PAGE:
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Chemotherapy is the systemic (whole body) treatment of cancer with anticancer drugs.
The main purpose of chemotherapy is to kill cancer cells. It can be used as the primary form of treatment or as a supplement to other treatments. Chemotherapy is often used to treat patients with cancer that has spread from the place in the body where it started (metastasized), but it may also be used the keep cancer from coming back (adjuvant therapy). Chemotherapy destroys cancer cells anywhere in the body. It even kills cells that have broken off from the main tumor and traveled through the blood or lymph systems to other parts of the body.
Chemotherapy can cure some types of cancer. In some cases, it is used to slow the growth of cancer cells or to keep the cancer from spreading to other parts of the body. When a cancer has been removed by surgery, chemotherapy may be used to keep the cancer from coming back (adjuvant therapy). It is also helpful in reducing the tumor size prior to surgery (primary [neoadjuvant] chemotherapy). Chemotherapy can ease the symptoms of cancer (palliate), helping some patients have a better quality of life.
Chemotherapy may be used as the first line of treatment or it may be started after a tumor is removed. A variety of factors, including the type and stage of cancer, will determine the type of chemotherapy used.
Adjuvant chemotherapy refers to giving patients anti-cancer drugs after the primary tumor has been removed and there is no evidence that cancer remains in the body. It was first studied in the 1950s. This form of treatment initially gained popularity because it showed promise in improving the survival for patients with certain cancers. The theory was that adjuvant chemotherapy would attack microscopic cancer cells that remained after tumor removal. Adjuvant chemotherapy may be effective in some types of cancers, including breast cancer, colorectal cancer, osteogenic sarcoma, and Wilms' tumor.
A patient's response to adjuvant therapy is determined by a variety of factors, including drug dosage, schedule of drug therapy, and drug resistance. Toxic side effects and cost-effectiveness are other important issues. This area is undergoing further investigation.
Primary chemotherapy, also sometimes called neoadjuvant chemotherapy or induction chemotherapy, is the use of anticancer drugs as the main form of treatment. Chemotherapy can be the primary treatment with cancers such as these: certain lymphomas, childhood and some adult forms of Hodgkin's disease, Wilms' tumor, embryonal rhabdomyosarcoma, and small cell lung cancer.
Primary chemotherapy can also be used to treat tumors prior to surgery or radiation. In some cases, the tumor may be so large that surgery to remove it would destroy major organs or would be quite disfiguring. Primary neoadjuvant chemotherapy may reduce the tumor size, making it possible for a surgeon to perform a less traumatic operation. Examples of cancers in which primary chemotherapy may be followed-up with less extensive surgeries include: anal cancer, bladder cancer, breast cancer, esophageal cancer, laryngeal cancer, osteogenic sarcoma, and soft tissue sarcoma.
An advantage of primary chemotherapy is that the blood vessels are intact since they have not been exposed to surgery or radiation. Therefore, drugs can easily travel through the bloodstream toward the tumor. In fact, the therapy can improve the tumor's blood flow, making it more receptive to the impact of radiation. In addition, the use of chemotherapy before surgical removal of cancer allows the physician to assess the responsiveness of the tumor to the drug (s) used. Since not all chemotherapy regimens are equally effective, knowing how a particular tumor responds to the chemotherapy regimen prescribed can be an advantage in treating the disease.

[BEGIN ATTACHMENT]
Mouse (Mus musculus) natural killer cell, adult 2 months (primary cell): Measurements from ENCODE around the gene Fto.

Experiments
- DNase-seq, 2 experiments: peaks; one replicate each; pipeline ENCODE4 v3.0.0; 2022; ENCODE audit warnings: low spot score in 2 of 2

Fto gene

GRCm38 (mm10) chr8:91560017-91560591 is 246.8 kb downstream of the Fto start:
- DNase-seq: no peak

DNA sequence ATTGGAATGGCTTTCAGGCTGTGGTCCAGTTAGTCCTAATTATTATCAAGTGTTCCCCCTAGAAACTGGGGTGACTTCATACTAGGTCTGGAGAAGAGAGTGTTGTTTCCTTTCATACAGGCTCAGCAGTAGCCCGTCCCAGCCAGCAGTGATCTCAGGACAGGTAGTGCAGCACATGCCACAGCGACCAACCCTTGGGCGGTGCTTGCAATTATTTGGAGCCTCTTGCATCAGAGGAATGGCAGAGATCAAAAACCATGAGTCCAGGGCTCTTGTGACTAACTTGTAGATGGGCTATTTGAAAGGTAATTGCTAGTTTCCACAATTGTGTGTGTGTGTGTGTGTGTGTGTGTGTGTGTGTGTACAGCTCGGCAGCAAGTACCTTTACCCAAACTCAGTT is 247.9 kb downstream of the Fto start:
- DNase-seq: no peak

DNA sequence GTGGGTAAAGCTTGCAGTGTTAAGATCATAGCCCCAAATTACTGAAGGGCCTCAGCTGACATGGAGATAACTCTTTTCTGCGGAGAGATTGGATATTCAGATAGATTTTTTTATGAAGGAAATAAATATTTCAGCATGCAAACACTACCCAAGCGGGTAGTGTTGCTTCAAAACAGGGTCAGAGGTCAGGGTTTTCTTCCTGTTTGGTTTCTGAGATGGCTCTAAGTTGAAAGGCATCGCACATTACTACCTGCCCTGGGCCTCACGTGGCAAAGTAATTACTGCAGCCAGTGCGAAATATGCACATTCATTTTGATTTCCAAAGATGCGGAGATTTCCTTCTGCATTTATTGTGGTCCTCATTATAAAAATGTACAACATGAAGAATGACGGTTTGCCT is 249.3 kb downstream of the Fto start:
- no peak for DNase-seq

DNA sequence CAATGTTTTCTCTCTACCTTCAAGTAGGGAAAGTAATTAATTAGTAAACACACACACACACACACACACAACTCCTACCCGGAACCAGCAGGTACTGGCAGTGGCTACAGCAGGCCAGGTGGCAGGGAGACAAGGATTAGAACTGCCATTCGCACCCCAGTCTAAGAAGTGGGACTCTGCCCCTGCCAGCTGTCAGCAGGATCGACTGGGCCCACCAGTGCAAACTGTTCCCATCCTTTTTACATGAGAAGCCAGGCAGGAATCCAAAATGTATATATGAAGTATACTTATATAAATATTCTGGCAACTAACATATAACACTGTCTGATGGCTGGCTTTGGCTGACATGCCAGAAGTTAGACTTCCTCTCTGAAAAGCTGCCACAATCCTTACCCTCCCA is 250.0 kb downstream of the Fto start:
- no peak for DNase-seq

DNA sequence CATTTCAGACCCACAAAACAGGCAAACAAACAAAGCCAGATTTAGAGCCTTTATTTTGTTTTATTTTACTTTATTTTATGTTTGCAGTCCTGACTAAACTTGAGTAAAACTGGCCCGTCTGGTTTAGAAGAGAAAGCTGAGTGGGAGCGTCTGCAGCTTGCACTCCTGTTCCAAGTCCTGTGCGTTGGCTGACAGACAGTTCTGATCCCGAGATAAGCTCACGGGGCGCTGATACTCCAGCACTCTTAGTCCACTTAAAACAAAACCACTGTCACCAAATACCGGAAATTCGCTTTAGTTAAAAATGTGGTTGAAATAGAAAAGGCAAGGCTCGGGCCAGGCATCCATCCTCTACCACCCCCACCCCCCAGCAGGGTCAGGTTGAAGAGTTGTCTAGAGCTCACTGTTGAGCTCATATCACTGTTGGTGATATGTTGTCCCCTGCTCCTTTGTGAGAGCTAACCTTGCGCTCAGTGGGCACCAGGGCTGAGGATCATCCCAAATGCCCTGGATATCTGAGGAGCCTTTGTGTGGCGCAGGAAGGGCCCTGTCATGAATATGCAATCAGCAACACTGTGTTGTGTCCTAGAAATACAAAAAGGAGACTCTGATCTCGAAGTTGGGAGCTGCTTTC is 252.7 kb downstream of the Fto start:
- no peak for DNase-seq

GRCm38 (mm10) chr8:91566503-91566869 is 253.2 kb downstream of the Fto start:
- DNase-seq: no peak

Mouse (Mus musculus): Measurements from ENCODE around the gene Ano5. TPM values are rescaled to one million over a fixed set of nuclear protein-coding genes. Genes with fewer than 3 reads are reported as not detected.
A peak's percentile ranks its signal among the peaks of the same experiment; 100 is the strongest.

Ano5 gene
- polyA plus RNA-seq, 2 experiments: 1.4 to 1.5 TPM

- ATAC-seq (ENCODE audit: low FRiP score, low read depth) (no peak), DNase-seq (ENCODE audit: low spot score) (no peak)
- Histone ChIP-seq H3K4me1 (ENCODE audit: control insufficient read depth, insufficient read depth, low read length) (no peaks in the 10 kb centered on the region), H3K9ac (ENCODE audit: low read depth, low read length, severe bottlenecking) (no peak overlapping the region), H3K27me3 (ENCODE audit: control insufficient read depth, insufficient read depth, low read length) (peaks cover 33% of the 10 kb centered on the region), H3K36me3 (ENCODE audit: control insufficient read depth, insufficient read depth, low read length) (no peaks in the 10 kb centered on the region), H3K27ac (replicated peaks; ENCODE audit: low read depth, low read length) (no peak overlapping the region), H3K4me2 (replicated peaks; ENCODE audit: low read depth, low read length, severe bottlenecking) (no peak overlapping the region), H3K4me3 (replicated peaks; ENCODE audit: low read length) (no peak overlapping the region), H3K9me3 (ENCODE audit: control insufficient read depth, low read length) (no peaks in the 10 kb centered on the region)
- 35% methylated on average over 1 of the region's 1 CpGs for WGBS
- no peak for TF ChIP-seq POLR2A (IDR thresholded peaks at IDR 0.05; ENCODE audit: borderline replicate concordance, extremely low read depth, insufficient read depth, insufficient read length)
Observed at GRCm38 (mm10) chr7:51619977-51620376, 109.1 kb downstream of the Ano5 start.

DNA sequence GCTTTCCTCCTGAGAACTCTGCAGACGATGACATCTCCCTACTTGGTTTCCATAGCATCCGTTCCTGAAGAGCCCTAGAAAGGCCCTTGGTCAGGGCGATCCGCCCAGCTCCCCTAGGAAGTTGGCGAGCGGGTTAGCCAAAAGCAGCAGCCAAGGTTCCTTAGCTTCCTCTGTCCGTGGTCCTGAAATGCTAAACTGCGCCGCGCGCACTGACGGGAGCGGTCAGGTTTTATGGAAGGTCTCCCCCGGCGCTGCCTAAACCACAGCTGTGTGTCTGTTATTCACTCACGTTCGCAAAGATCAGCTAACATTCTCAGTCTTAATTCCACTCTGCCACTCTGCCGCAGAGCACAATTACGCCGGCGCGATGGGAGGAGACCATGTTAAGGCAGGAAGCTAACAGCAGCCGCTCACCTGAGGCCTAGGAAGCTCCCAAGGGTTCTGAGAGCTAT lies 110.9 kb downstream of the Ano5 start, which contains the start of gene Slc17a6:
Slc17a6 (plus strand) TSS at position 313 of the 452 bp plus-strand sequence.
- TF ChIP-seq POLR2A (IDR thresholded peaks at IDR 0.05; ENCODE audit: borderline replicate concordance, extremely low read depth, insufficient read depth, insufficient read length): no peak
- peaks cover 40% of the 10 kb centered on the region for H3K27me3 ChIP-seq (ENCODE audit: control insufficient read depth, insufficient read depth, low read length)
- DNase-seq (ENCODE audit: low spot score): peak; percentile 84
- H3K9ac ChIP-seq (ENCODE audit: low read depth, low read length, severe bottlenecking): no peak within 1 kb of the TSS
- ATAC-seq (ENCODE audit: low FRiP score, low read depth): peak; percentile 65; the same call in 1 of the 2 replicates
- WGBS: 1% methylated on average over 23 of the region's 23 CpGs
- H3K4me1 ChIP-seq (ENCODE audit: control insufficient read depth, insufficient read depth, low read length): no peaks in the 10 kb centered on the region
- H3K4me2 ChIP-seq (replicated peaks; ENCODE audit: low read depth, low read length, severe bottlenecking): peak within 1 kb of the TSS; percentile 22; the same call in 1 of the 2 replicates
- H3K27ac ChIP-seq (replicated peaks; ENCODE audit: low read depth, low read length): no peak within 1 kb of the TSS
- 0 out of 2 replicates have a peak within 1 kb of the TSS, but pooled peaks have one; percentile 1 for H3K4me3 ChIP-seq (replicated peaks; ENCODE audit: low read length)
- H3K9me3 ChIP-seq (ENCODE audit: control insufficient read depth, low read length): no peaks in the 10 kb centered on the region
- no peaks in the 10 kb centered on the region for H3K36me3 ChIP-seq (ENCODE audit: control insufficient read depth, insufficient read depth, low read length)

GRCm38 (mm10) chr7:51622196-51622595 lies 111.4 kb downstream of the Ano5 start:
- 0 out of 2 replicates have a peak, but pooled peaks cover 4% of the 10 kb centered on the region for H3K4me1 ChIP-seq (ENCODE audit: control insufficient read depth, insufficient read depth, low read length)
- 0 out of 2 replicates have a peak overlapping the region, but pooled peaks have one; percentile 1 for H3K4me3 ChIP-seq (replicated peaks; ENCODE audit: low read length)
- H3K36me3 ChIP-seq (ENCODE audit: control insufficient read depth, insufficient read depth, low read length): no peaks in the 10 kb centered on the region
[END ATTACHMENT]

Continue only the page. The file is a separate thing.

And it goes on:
Primary chemotherapy does have drawbacks. Some cancer cells may be drug-resistant, making the therapy ineffective. (Although discovering that the drug is ineffective minimizes the number of cycles of the drug that the patient must undergo.) The drug may not significantly reduce tumor size, or the tumor may continue to grow despite treatment. Furthermore, the initial use of a drug may lead to higher toxicity when chemotherapy is given later in the course of treatment.
Primary chemotherapy is becoming the norm in treating some patients with certain cancers, such as specific types of lymphomas, some small cell lung cancers, childhood cancers, head and neck cancers, and locally advanced breast cancer. Additional research using this type of chemotherapy is underway.
In most cases, single anticancer drugs cannot cure cancer alone. The use of two or more drugs together is often a more effective alternative. This approach is called combination chemotherapy. Scientific studies of different drug combinations help doctors learn which combinations work best for various types of cancers.
Combination chemotherapy provides a higher chance of destroying cancerous cells. An oncologist decides which chemotherapy drug or combination of drugs will work best for each patient. Different drugs attack cancer cells at varying stages of their growth cycles, making the combination a stronger weapon against cancerous cells. Furthermore, using a combination of drugs may reduce the chance of drug resistance.
When selecting the combination of drugs, a variety of factors are examined. It is important for each drug to be effective against the particular tumor being targeted. Toxicity must also be studied to be sure that each different drug used in a combination is not toxic for the same organ. For example, if two drugs are each toxic to the liver, the combination could be more damaging to that organ.
Author Info: Toni Rizzo, Rhonda Cloos R.N., The Gale Group Inc., Gale, Detroit, Gale Encyclopedia of Cancer, 2002
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